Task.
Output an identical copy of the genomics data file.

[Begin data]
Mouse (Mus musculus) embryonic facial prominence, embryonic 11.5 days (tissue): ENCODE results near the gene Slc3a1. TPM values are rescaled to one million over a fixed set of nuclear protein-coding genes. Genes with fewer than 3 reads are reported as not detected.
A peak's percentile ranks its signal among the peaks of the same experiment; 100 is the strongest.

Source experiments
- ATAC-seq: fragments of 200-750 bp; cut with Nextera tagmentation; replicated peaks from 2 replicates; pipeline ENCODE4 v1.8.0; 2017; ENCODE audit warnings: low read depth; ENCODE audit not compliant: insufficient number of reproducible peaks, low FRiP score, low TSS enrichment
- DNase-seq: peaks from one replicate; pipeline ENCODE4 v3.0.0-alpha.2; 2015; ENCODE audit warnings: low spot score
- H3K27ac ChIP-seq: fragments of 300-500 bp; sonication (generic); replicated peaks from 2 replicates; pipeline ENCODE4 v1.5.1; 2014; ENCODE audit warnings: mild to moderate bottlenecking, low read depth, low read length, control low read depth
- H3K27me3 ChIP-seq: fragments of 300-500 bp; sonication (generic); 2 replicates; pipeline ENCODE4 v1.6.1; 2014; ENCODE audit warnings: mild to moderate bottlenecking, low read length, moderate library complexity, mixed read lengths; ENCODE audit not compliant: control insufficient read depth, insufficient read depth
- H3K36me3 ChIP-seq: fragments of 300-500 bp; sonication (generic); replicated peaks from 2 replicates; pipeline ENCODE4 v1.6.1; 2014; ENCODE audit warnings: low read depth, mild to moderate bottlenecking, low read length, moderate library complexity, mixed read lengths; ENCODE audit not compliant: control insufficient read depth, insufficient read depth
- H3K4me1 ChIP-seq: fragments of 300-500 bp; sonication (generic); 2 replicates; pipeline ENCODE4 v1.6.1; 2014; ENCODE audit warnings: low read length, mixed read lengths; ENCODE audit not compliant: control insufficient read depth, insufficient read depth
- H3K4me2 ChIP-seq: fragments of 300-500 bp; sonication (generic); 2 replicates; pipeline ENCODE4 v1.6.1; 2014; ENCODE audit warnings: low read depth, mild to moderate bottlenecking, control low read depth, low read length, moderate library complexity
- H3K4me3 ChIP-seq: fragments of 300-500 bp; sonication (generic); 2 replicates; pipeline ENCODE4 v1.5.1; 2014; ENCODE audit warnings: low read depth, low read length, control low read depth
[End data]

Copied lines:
Mouse (Mus musculus) embryonic facial prominence, embryonic 11.5 days (tissue): ENCODE results near the gene Slc3a1. TPM values are rescaled to one million over a fixed set of nuclear protein-coding genes. Genes with fewer than 3 reads are reported as not detected.
A peak's percentile ranks its signal among the peaks of the same experiment; 100 is the strongest.

Source experiments
- ATAC-seq: fragments of 200-750 bp; cut with Nextera tagmentation; replicated peaks from 2 replicates; pipeline ENCODE4 v1.8.0; 2017; ENCODE audit warnings: low read depth; ENCODE audit not compliant: insufficient number of reproducible peaks, low FRiP score, low TSS enrichment
- DNase-seq: peaks from one replicate; pipeline ENCODE4 v3.0.0-alpha.2; 2015; ENCODE audit warnings: low spot score
- H3K27ac ChIP-seq: fragments of 300-500 bp; sonication (generic); replicated peaks from 2 replicates; pipeline ENCODE4 v1.5.1; 2014; ENCODE audit warnings: mild to moderate bottlenecking, low read depth, low read length, control low read depth
- H3K27me3 ChIP-seq: fragments of 300-500 bp; sonication (generic); 2 replicates; pipeline ENCODE4 v1.6.1; 2014; ENCODE audit warnings: mild to moderate bottlenecking, low read length, moderate library complexity, mixed read lengths; ENCODE audit not compliant: control insufficient read depth, insufficient read depth
- H3K36me3 ChIP-seq: fragments of 300-500 bp; sonication (generic); replicated peaks from 2 replicates; pipeline ENCODE4 v1.6.1; 2014; ENCODE audit warnings: low read depth, mild to moderate bottlenecking, low read length, moderate library complexity, mixed read lengths; ENCODE audit not compliant: control insufficient read depth, insufficient read depth
- H3K4me1 ChIP-seq: fragments of 300-500 bp; sonication (generic); 2 replicates; pipeline ENCODE4 v1.6.1; 2014; ENCODE audit warnings: low read length, mixed read lengths; ENCODE audit not compliant: control insufficient read depth, insufficient read depth
- H3K4me2 ChIP-seq: fragments of 300-500 bp; sonication (generic); 2 replicates; pipeline ENCODE4 v1.6.1; 2014; ENCODE audit warnings: low read depth, mild to moderate bottlenecking, control low read depth, low read length, moderate library complexity
- H3K4me3 ChIP-seq: fragments of 300-500 bp; sonication (generic); 2 replicates; pipeline ENCODE4 v1.5.1; 2014; ENCODE audit warnings: low read depth, low read length, control low read depth